New coronavirus cases have been detected in every mainland health board area in Scotland in the past 24 hours.
There have been 176 positive tests across the country since Monday, including 91 in NHS Greater Glasgow and Clyde – where visiting restrictions are in force.
First Minister Nicola Sturgeon also said that three people had died after testing positive for the virus.
This is the highest number of deaths by that measure since 30 June, she said.
As well as the 91 cases in the Greater Glasgow area, 32 were detected in NHS Lanarkshire and 16 in NHS Ayrshire and Arran.
The remainder were spread across the other mainland health boards – although there were no new cases in the Western Isles, Orkney or Shetland.
Covid-19 cases on the rise
The Scottish government imposed new lockdown restrictions on Renfrewshire and East Dunbartonshire on Monday evening, and extended existing restrictions in Glasgow, East Renfrewshire and West Dunbartonshire for a further seven days.
The measures bar 1.1 million people in those areas from visiting other households and prohibit them from visiting homes in other local authorities.
New cases per 100,000 people, a key figure in the decision to impose local restrictions, have risen across Greater Glasgow and Clyde.
In West Dunbartonshire, there were more than 60 new cases per 100,000 people in the area, almost double the rate when visiting restrictions were imposed.
The same was true in Glasgow city, which had 22 new cases per 100,000, but has seen an increase to more than 44.
In Renfrewshire and East Dunbartonshire, the rate is 32.4 and 29.5 respectively.
Meeting in pubs, restaurants and outdoor areas is still permitted – although the Scottish government said the situation would be monitored in the coming days.
Director of public health for NHS Greater Glasgow and Clyde, Dr Linda de Caestecker, warned that the rise in cases in some local authorities could be driven by the hospitality industry.
She said: “When we examine the rate per 100,000 population it is highest in West Dunbartonshire where many cases relate to family gatherings and parties.
“The next highest rate is in Glasgow city where more cases are associated with visits to bars and restaurants.”
The government said it was also keeping the situation in Inverclyde and Lanarkshire under review – although Ms Sturgeon said a rise in the number of cases in the two areas did not yet warrant additional restrictions.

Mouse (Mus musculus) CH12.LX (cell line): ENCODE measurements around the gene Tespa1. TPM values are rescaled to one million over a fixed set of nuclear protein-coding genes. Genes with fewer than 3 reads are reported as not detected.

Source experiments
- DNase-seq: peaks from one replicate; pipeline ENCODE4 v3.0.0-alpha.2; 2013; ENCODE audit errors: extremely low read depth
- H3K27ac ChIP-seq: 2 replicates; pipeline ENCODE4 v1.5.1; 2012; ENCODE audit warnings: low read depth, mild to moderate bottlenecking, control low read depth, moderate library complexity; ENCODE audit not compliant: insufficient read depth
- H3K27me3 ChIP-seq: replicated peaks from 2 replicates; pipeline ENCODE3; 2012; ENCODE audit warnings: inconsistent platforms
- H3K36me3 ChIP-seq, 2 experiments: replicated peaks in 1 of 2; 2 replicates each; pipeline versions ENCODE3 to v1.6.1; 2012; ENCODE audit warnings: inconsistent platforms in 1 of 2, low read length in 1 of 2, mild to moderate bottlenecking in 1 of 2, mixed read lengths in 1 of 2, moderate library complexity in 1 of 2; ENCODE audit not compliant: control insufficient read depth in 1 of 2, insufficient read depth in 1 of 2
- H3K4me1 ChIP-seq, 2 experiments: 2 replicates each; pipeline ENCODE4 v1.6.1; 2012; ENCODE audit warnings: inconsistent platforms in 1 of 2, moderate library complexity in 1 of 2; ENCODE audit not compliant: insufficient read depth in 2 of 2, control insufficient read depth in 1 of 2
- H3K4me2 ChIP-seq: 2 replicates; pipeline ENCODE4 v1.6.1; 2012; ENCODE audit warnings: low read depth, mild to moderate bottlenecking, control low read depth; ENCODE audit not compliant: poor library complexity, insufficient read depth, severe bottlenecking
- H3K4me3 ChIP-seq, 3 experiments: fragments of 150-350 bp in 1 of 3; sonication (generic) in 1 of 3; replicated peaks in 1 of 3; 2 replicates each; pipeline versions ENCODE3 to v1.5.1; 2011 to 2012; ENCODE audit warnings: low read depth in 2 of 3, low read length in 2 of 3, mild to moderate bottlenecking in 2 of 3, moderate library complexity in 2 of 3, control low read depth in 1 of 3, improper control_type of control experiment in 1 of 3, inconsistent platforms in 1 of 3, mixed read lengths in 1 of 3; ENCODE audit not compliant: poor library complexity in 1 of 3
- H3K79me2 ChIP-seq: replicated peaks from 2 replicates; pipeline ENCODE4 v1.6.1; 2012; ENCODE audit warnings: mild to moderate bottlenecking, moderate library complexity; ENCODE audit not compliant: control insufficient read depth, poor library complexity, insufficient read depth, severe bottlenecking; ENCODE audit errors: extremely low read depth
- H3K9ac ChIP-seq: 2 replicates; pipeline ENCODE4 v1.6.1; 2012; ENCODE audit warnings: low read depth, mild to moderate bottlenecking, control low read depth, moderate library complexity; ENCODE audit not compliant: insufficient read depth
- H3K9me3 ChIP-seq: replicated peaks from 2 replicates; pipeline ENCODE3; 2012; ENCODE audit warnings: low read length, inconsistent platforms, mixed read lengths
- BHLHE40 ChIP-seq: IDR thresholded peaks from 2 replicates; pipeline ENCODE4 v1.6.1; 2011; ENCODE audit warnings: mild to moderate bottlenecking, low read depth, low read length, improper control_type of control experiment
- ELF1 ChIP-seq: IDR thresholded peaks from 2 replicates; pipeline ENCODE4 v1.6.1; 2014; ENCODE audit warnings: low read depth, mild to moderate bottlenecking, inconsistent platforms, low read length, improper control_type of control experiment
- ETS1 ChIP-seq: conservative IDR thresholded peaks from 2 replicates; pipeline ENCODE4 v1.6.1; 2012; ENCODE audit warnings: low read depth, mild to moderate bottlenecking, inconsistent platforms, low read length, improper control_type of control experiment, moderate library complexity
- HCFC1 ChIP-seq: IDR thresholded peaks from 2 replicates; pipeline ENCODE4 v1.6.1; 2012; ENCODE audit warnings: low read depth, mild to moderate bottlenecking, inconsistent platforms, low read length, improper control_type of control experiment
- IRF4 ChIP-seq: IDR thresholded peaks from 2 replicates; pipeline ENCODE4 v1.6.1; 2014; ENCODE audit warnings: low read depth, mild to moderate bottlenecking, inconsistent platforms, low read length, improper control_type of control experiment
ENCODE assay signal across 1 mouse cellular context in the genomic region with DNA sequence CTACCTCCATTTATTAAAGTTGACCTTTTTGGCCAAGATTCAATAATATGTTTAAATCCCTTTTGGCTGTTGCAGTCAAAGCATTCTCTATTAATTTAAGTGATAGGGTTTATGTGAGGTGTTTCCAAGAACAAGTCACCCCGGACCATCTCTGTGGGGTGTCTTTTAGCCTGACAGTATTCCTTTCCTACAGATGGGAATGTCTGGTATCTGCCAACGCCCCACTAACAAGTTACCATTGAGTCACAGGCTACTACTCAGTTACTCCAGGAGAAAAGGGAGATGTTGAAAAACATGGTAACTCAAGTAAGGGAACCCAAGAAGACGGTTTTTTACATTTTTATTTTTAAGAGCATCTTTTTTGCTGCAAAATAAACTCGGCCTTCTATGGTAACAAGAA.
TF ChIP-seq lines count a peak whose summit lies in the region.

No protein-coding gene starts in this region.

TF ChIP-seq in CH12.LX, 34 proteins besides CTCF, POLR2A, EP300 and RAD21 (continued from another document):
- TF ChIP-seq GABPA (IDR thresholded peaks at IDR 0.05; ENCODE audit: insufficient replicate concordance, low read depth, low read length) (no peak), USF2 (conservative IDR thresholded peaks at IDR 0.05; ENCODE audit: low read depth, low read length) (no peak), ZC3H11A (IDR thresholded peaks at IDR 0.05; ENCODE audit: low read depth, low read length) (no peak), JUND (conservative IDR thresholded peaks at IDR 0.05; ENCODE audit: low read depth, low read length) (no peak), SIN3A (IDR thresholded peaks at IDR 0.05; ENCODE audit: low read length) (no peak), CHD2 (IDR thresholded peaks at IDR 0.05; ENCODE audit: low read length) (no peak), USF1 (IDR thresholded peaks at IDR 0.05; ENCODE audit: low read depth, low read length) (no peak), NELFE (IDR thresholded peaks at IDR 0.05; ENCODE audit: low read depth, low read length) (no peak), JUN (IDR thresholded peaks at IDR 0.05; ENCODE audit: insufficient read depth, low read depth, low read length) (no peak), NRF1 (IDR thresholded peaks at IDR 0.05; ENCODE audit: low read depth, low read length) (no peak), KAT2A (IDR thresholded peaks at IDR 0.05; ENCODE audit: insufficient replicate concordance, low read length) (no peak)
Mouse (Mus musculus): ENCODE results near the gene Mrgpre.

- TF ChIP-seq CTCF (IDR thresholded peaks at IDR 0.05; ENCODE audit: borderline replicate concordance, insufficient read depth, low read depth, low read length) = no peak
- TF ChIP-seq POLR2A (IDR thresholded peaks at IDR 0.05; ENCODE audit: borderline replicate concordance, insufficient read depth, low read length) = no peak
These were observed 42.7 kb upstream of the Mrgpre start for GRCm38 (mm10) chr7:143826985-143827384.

The overall incidence rate of the virus in Scotland as a whole was 20 cases per 100,000 people, Ms Sturgeon said – although the figure was slightly higher for the five council areas which are under stricter measures.
Ms Sturgeon said the latest statistics were further evidence that the “really unwelcome” decision to impose more lockdown restrictions was a “proportionate” response to rising coronavirus cases.
The first minister also told her daily coronavirus briefing that she did not expect to be able to announce any further easing of restrictions elsewhere in the country when the Scottish government reviews its guidance on Thursday.
She added: “At this time obviously we want to do everything possible to avoid the situation where more restrictions that have been lifted have to be re-imposed.
“The key to avoiding that rests with all of us – the decisions we make as individuals, still affect the safety and well being of our communities.
“So please do everything you can to avoid creating a bridge for the virus to cross over from one person to another, one household to another.”
The first minister also criticised the “really dangerous delusion” that rising numbers of cases among younger people should not be a concern.
She said: “The risk of a young person getting seriously ill or dying is thankfully lower, but it is not zero, and I would ask people of all ages to remember that.
“If transmission becomes established in the younger population, it will eventually reach the older and more vulnerable population. So to younger people, please think about your loved ones as well as yourselves, which I know everybody does.
“And to older people, be even more vigilant about hygiene and distancing if you’re spending time with young relatives who may have been in pubs and restaurants.”